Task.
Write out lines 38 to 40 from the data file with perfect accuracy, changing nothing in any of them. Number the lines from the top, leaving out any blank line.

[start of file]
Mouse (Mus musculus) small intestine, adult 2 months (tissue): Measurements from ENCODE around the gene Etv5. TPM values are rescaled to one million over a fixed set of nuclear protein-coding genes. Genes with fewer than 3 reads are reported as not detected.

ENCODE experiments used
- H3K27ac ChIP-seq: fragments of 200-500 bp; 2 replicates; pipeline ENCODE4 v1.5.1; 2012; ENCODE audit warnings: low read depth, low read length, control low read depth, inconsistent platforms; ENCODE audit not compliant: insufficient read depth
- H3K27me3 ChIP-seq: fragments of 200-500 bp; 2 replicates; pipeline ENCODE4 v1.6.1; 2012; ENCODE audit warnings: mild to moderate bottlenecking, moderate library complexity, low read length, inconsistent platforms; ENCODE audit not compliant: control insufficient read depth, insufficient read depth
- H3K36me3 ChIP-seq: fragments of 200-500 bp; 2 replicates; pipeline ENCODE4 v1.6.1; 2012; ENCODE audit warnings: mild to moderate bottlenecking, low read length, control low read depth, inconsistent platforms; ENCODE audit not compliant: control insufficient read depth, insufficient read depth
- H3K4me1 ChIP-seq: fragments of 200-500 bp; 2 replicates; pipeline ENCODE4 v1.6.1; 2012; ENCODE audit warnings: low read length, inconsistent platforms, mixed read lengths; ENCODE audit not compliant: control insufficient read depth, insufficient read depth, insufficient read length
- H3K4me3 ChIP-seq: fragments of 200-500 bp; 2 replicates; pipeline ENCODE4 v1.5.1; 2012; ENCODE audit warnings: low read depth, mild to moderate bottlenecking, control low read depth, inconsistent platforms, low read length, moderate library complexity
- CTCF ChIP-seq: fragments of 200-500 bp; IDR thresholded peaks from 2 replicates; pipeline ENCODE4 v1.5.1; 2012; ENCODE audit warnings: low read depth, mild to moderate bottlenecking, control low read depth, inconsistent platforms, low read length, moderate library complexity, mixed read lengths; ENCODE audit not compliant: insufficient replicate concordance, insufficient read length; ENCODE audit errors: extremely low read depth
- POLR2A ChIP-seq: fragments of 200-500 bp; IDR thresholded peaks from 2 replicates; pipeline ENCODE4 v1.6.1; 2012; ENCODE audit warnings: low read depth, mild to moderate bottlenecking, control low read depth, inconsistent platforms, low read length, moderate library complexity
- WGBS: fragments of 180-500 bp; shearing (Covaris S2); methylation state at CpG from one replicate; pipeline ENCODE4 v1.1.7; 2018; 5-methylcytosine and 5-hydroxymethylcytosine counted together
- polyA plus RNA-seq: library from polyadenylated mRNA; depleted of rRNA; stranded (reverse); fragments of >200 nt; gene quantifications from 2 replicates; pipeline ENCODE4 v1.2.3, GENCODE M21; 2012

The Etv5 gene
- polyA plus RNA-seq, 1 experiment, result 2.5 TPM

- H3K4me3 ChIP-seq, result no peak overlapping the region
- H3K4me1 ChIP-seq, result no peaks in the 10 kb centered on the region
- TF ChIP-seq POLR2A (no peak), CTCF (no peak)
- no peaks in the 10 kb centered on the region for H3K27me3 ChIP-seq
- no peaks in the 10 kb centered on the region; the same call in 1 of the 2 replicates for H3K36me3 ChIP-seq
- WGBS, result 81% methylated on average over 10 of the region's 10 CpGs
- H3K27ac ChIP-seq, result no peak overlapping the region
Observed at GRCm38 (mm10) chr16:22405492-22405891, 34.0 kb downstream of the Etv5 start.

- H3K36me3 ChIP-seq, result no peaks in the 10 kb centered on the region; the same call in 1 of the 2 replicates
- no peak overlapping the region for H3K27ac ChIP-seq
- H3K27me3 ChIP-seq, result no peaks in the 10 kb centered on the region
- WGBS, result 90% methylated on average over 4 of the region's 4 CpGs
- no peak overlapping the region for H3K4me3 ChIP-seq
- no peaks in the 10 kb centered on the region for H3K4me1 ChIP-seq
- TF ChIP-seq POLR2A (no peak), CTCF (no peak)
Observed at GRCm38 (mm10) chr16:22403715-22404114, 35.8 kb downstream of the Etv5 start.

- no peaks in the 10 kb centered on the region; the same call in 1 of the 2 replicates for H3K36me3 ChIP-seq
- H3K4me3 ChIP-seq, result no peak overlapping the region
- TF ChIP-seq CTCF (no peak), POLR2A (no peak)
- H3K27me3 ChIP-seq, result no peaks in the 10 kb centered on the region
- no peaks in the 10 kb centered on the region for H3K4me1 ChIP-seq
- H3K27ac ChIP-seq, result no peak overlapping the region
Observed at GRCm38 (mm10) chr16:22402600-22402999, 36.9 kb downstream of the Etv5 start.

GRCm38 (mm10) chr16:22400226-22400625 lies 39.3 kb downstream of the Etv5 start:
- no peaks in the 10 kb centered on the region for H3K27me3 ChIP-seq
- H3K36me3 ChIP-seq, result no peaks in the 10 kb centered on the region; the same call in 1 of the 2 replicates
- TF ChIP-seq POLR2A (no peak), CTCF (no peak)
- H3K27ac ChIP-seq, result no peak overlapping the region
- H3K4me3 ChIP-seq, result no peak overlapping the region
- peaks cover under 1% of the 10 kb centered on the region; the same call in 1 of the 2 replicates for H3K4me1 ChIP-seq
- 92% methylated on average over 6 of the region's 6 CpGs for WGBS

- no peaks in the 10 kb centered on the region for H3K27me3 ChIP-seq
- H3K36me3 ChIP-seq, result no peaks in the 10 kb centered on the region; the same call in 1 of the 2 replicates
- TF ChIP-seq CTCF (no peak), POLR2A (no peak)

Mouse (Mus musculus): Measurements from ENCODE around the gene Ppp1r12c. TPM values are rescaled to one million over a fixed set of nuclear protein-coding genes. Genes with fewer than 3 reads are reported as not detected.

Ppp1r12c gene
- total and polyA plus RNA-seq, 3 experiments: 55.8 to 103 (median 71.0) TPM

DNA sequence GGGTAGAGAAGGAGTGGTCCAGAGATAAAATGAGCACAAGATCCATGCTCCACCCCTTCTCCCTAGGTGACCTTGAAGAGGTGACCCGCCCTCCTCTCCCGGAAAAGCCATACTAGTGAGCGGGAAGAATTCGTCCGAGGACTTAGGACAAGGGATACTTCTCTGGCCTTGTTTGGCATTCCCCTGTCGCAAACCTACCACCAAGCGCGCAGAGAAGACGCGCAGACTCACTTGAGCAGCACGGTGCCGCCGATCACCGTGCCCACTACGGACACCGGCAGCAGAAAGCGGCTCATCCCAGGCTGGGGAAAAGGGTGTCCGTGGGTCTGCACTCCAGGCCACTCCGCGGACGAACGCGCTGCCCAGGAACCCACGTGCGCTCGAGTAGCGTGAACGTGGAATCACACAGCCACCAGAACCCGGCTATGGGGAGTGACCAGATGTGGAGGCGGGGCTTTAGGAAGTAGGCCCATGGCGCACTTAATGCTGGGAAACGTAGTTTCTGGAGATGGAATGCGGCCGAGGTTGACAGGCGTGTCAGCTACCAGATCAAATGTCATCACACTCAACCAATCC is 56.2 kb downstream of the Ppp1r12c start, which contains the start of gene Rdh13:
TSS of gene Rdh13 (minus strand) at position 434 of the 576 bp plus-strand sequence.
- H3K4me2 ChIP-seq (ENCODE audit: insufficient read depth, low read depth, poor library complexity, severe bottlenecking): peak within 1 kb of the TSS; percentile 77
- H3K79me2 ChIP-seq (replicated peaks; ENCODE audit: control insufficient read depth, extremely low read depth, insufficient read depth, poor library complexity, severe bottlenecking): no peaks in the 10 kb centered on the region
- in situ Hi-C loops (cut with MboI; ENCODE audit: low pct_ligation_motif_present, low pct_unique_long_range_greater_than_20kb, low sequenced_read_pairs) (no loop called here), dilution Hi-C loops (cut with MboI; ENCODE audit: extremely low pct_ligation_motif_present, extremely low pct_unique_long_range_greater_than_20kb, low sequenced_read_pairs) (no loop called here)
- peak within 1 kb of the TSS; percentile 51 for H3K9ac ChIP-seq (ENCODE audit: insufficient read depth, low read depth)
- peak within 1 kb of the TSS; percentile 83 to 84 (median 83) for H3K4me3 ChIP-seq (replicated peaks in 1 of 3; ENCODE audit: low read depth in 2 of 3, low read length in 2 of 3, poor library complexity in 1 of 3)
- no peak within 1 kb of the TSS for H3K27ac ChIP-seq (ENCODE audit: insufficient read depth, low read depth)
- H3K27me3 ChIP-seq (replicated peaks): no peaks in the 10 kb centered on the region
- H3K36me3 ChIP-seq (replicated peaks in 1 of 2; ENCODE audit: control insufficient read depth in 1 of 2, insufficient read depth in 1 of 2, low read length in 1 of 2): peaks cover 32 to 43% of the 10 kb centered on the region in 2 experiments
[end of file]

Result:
- no peaks in the 10 kb centered on the region for H3K27me3 ChIP-seq
- H3K36me3 ChIP-seq, result no peaks in the 10 kb centered on the region; the same call in 1 of the 2 replicates
- TF ChIP-seq POLR2A (no peak), CTCF (no peak)